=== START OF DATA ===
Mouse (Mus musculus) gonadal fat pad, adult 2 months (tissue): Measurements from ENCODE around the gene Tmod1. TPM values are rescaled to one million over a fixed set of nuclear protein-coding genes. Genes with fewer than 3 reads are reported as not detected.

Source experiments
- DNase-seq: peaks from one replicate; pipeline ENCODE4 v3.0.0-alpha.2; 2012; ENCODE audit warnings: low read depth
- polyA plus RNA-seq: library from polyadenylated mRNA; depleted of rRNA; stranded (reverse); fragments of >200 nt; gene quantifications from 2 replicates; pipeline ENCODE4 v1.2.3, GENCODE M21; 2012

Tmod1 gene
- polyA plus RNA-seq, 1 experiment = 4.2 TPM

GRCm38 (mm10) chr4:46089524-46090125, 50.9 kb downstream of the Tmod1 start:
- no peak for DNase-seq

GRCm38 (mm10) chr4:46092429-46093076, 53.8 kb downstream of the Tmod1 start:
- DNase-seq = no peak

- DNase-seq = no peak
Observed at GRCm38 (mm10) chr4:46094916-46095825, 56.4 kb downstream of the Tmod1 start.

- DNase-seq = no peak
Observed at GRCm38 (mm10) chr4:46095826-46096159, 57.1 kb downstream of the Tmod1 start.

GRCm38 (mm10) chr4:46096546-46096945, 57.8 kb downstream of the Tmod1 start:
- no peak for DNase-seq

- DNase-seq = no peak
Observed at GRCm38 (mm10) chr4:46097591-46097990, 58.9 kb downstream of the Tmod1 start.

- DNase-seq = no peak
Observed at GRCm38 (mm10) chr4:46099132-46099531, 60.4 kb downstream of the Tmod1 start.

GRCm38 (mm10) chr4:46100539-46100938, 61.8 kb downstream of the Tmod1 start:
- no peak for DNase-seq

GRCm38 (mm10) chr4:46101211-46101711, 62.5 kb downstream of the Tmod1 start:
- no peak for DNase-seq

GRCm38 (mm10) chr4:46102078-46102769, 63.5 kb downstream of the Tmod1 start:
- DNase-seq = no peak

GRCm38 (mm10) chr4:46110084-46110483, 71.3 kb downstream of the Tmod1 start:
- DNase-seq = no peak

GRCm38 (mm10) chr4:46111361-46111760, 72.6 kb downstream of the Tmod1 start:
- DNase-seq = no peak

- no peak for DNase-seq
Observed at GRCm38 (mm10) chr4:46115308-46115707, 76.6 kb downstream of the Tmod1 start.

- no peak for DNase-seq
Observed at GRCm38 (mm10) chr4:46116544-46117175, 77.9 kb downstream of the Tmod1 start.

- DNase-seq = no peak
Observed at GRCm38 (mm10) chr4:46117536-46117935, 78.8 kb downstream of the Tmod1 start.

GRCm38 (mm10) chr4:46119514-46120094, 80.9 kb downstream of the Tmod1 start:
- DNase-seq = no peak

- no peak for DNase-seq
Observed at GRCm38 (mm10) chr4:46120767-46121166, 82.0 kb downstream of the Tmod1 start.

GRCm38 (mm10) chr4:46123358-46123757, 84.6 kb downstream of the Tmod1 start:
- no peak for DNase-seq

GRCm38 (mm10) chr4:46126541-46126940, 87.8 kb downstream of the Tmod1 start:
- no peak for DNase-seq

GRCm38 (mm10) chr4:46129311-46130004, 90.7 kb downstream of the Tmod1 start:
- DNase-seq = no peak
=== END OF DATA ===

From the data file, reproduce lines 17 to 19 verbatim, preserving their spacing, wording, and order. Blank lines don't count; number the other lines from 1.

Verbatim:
- DNase-seq = no peak
Observed at GRCm38 (mm10) chr4:46097591-46097990, 58.9 kb downstream of the Tmod1 start.

- DNase-seq = no peak